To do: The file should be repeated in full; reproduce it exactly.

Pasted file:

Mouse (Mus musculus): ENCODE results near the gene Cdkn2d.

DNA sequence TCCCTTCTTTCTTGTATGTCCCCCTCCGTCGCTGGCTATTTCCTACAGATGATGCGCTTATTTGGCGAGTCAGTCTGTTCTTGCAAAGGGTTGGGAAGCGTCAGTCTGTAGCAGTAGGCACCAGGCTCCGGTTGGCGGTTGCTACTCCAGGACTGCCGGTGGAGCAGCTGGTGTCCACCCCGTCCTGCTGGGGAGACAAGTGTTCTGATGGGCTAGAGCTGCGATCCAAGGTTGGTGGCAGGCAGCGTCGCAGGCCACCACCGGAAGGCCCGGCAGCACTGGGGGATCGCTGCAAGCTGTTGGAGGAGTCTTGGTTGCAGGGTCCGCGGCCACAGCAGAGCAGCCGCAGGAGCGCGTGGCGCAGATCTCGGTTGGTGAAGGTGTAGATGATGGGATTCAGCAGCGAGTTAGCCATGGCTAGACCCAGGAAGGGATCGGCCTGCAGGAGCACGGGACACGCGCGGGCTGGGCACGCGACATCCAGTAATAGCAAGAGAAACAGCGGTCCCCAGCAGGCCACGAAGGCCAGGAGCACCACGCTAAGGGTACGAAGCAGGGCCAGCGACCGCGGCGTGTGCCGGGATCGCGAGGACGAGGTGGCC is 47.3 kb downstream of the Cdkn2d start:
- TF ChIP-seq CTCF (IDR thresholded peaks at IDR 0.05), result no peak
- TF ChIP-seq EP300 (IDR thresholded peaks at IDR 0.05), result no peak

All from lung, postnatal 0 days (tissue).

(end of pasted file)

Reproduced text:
Mouse (Mus musculus): ENCODE results near the gene Cdkn2d.

DNA sequence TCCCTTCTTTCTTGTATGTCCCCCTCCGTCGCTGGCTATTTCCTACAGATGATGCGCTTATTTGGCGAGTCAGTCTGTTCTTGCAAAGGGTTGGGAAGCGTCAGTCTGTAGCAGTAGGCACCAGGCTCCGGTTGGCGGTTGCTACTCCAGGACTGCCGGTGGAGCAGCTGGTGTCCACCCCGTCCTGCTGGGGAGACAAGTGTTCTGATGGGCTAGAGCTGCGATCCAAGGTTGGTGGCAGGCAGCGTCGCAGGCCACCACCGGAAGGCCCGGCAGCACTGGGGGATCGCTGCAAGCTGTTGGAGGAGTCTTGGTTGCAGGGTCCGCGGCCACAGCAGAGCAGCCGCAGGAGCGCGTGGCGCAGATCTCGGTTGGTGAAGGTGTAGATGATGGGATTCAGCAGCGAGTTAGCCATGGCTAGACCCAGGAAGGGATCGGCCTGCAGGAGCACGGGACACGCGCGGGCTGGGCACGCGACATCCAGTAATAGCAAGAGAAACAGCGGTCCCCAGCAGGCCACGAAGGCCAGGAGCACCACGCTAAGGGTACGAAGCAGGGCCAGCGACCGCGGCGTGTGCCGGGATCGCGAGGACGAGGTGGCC is 47.3 kb downstream of the Cdkn2d start:
- TF ChIP-seq CTCF (IDR thresholded peaks at IDR 0.05), result no peak
- TF ChIP-seq EP300 (IDR thresholded peaks at IDR 0.05), result no peak

All from lung, postnatal 0 days (tissue).